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View Diary: 115°F World Record Hot Rain Hits Needles CA & Storm Starts Fire (174 comments)

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  •  And when they hire 'experts' (2+ / 0-)
    Recommended by:
    FinchJ, grover

    those are from places which are naturally greener, instead of getting people with the right kind of expertise.

    I am not religious, and did NOT say I enjoyed sects.

    by trumpeter on Wed Aug 15, 2012 at 01:58:00 PM PDT

    [ Parent ]

    •  Yes, this is true the world over. (9+ / 0-)

      There are quite a few projects in Africa both north and south of the Sahara. Too often Western aid approaches the projects in a very inappropriate fashion- and fails.

      But in the last thirty years and especially in the last decade, the application of agroecology and sometimes permaculture from both outside the region as aid and indigenous innovation is changing the face of these brittle nations.

      Paul Wheaton has had some good podcasts recently about this. 192-Greening the Sahara is more to the point while 195-Geoff Lawton on his Food Forest DVD less so, but still appropriate.

      I especially liked in the latter podcast how Geoff Lawton (a world renowned permaculture designer) said that much of the world could very well be left behind in developing these techniques by N Africa and the Middle East. The permaculture research institute he works for is involved in quite a few projects across the region (well, the world really), but they have seen a huge uptick in interest from the governments. I would say that the demonstration site in Jordan had a lot to do with this. There is even a project just outside of Mecca.

      I guess what I'm trying to say is that the aid paradigm we are used to seeing, the one where large agribusinesses and charity organizations in the West stay in business and profit while local farmers lose their ability to stay on the land (brain drain from rural to urban areas is a worldwide problem) and become reliant upon hand outs is going to come to an end soon.

      Agroecology has demonstrably increased the quality of life, restored environments, and will continue to do so as former aid recipient governments make the effort to empower their people rather than remain perpetually at the mercy of Western aid.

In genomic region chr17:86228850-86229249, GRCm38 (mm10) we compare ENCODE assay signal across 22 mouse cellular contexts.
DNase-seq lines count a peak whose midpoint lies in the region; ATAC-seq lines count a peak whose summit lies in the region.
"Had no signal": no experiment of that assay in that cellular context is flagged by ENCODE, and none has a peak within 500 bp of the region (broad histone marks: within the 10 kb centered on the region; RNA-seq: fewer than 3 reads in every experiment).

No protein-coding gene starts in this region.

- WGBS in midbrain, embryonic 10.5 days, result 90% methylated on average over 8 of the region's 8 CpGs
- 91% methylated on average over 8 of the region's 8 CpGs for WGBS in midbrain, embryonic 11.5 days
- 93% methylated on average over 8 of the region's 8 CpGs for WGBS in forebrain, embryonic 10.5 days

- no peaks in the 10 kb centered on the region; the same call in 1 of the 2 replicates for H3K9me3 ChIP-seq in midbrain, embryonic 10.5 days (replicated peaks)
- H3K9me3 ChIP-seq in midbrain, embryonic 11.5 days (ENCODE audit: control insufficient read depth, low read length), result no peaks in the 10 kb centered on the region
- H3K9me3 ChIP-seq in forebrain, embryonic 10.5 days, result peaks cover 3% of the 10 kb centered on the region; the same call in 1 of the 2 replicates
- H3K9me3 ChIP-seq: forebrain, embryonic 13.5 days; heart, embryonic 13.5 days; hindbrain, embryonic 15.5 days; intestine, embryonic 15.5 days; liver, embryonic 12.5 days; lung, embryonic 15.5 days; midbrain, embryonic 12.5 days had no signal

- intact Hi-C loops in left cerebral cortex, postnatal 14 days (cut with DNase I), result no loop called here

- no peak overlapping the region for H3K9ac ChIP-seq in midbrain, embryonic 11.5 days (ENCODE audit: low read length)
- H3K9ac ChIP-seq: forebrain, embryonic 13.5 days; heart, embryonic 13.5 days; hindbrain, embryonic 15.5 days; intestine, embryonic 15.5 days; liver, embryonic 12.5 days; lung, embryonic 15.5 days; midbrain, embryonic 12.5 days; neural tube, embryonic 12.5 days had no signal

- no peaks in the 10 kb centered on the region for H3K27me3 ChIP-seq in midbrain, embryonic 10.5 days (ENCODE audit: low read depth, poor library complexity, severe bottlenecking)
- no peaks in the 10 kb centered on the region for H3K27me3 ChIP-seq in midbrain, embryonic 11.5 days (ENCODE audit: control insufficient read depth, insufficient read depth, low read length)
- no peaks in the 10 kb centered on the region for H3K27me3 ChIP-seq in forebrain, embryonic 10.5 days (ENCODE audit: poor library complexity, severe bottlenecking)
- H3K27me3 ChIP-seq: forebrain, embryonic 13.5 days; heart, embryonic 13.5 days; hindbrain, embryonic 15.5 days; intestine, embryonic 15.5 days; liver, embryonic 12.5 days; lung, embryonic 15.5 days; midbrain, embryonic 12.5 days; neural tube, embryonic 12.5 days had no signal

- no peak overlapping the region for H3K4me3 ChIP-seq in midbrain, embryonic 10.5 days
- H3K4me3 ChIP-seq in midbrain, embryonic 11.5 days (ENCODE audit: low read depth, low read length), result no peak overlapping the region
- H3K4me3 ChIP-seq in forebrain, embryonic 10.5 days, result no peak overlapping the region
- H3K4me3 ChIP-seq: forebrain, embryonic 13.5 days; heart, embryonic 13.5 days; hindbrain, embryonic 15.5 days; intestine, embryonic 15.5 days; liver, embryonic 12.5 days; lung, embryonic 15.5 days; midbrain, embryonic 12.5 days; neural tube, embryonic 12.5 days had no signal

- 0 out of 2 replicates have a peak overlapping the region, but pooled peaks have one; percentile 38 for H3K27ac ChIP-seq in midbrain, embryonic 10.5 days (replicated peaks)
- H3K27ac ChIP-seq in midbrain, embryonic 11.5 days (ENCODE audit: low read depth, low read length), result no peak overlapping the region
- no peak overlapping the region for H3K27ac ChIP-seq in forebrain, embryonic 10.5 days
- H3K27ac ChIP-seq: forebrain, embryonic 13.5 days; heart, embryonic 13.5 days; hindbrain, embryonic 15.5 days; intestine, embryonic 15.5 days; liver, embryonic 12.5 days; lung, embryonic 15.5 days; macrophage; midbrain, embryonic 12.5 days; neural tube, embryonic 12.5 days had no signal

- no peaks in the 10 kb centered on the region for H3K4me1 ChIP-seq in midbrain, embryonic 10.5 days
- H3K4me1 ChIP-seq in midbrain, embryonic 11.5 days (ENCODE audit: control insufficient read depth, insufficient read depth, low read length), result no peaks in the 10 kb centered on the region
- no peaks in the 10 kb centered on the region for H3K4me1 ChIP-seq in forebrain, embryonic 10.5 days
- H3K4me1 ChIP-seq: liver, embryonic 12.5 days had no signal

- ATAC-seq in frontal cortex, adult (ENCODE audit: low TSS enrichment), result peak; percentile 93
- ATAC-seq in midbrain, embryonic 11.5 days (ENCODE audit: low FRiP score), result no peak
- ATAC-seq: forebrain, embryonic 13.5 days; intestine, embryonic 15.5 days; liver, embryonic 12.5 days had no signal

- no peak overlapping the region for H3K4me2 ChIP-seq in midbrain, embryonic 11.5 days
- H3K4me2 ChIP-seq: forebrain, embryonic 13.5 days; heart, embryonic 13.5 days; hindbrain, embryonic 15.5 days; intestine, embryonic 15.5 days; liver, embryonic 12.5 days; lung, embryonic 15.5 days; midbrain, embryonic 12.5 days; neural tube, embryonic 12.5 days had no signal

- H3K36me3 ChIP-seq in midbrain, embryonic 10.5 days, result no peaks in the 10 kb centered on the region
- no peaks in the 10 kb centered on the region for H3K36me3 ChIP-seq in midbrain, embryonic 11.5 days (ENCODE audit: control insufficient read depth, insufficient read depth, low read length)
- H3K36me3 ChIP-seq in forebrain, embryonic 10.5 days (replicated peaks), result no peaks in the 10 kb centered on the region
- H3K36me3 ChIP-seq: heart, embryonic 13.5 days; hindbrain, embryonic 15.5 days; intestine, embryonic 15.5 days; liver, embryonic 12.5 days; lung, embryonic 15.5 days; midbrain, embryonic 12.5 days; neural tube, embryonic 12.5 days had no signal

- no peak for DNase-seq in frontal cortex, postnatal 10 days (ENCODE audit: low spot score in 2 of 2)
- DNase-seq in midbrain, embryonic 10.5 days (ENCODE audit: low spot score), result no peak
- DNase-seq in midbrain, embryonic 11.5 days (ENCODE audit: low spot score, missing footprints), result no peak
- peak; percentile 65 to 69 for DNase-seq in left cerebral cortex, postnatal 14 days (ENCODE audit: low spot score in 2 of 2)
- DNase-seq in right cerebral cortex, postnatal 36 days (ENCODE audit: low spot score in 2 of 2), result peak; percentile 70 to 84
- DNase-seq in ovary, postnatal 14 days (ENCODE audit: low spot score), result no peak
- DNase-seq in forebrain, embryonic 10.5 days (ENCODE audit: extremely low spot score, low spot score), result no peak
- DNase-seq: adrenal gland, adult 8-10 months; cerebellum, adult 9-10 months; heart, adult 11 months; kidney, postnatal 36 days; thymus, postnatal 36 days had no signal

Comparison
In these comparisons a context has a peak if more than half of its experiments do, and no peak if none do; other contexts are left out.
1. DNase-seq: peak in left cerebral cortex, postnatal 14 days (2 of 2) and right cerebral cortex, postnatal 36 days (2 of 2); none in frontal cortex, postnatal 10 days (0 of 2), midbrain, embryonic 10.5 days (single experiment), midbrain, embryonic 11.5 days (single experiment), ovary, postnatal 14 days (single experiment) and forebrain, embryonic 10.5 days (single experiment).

A Victory Garden documents my family's experience transitioning from suburban lawn to edible food forest based on permaculture principles. A new blog following my life as an immigrant in Finland will be up soon.

      by FinchJ on Wed Aug 15, 2012 at 02:15:51 PM PDT

      [ Parent ]

      •  Thanks for the good news. We need it. (3+ / 0-)
        Recommended by:
        Paul Ferguson, JayC, FinchJ

        I used to know many good scientists in the hydrology dept at the U. of Arizona but most of them have retired since I managed grants with the U. of A.

        The industrial model of agriculture is failing but there's hope for better.

        look for my eSci diary series Thursday evening.

        by FishOutofWater on Wed Aug 15, 2012 at 06:21:20 PM PDT

        [ Parent ]

        •  Its the good news that keeps me running. (1+ / 0-)
          Recommended by:
          samddobermann

          There was a time about three/four years ago when I wish I had never learned about the status of world affairs- our empire, torture, climate change, wealth disparity, the whole basket of lies- and wanted to forget it all. I didn't think there was anything we could do.

          Then I saw Greening the Desert* shortly after watching Willie Smits' presentation to TED on their re-rainforestation effort to meet the needs of the local population and orangutans. Putting the two together I realized- wait, we can restore forest systems in places where rain falls only a couple inches per year... and forests the world over create rain.

          If we can successfully regreen these damaged ecosystems, we will with many small blows combat climate change, poverty, social exclusion, hopelessness, and ennui. Since then I've been doing what I can when I can to get to my goal of being a permaculture designer.

          And today I'm one step closer as my residency permit has been approved by the Finnish authorities.  Keeping my fingers crossed...

          *The second site is going to close canopy within five years, as the shade deepens the reliance on ground water will drop to nothing (This is the plan)

          A Victory Garden documents my family's experience transitioning from suburban lawn to edible food forest based on permaculture principles. A new blog following my life as an immigrant in Finland will be up soon.

          by FinchJ on Thu Aug 16, 2012 at 12:39:29 AM PDT

          [ Parent ]

      •  Israel has pioneered much of this (0+ / 0-)

        and, I believe, partnered with U of Ariz on desert agriculture projects.

        Israel developed the drip and soaker irrigation.

        I'm asking you to believe. Not in my ability to bring about real change in Washington ... *I'm asking you to believe in yours.* Barack Obama

        by samddobermann on Thu Aug 16, 2012 at 03:08:26 PM PDT

        [ Parent ]

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